The Prince of Wales, Prince Charles on Monday urged Ghana to leverage its active role in the Commonwealth and its influence in Africa to lead the fight to mitigate the effect of the climate change phenomenon.
Noting the frightening statistics on the climate change occurrence, he said if viable actions were not taken to address the issue, which had impacted negatively on many Commonwealth countries, it would place an economic burden on and a threat to future generations.
Prince Charles made the call when he delivered a public lecture on the theme: “The Commonwealth- Towards a Common Future”, at the Accra International Conference Centre, as part of activities marking his four-day visit to Ghana.
He said it was profoundly worrying that the effects of climate change had changed the demographics and economic fortunes of many countries, leading to food insecurity and mass migration of millions of people.
Prince Charles thought that though numerous instances of the impact of climate abound, such as rising oceans, hurricanes, heat waves, floods and cyclones, the Commonwealth of Nations could still join hands and share best practices to arrest the situation.
“There is, it seems to me, tremendous potential for the Commonwealth to share best practice and coordinate its response to these kind of disasters” Prince Charles said.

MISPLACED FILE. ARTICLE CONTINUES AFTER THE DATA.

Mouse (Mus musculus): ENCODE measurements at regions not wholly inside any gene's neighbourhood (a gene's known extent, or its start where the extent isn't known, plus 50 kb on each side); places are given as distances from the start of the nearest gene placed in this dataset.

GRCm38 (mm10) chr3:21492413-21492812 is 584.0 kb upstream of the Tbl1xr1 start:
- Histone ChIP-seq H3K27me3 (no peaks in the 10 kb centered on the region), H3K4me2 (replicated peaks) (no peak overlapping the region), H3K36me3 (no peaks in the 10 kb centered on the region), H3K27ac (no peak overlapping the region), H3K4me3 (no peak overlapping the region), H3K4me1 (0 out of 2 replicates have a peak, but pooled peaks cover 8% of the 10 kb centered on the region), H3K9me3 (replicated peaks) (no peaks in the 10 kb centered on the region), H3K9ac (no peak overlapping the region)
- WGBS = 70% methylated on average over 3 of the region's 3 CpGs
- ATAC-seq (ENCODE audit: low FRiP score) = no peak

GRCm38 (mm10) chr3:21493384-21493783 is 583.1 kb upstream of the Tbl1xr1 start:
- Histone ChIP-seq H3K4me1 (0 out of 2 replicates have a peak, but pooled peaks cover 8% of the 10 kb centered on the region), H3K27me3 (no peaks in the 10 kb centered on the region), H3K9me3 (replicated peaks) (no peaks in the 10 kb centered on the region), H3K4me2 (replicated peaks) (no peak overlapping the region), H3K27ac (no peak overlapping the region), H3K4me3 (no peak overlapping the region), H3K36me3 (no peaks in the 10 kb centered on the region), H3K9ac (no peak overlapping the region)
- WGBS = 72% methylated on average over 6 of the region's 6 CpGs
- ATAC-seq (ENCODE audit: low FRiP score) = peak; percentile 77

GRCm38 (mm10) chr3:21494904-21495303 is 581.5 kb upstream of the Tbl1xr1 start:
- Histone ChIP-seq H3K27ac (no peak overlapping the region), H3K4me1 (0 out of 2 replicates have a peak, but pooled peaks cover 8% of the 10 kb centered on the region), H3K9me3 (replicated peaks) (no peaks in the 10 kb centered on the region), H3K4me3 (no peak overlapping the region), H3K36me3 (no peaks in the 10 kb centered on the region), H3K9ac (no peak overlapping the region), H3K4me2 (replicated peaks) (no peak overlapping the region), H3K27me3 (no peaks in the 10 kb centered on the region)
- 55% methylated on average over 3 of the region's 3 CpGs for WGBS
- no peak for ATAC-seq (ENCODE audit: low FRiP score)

The event was attended by President Nana Addo Dankwa Akufo-Addo, former Presidents Jerry John Rawlings, John Agyekum Kufuor and John Dramani Mahama, and a host of dignitaries and people from various walks of life.
Prince Charles further urged countries to work to tackle the underlying causes which meant, among other things, establishing the proper price for carbon and addressing the polluter pays principles, underscoring the need for recyclable products, and incentives to address the issue of dumping of tons of plastic waste in the ocean.
“We must find a way to protect and conserve our ocean and develop a truly sustainable approach to the blue economy,” he said and indicated that the approach would protect the ecosystem and stimulate economic growth.
The Prince of Wales noted that with a population of some two billion people in the Commonwealth of Nations, and with 60 percent of that number being youth under 30 years, there was need to transform the challenges of the Commonwealth into opportunities for the benefit of its citizens.
“We need to empower young people through personal development programme, and skills training. These provide tremendous opportunities for our people,” he said.
On the history between the United Kingdom and Ghana, Prince Charles said though past of both nations were intertwined, it was regrettable that there had been dark spots in the history of the two countries including slave trade, ‘Britain can be proud that it later led the way in the abolition of these shameful trade. We have a responsibility to ensure that the abject horror of slavery is never forgotten.”
Ghana and the UK, he said, now enjoyed dynamic partnership and “we share the same language, the same legal system, same values and a strong trading relationship,” adding that, the UK had, over the years, impacted positively on Ghana’s economy.
He was proud of the comportment of Ghanaians in the UK, whom he noted had contributed immensely to the economy of the UK, in the health, education, sports and security sectors of the country.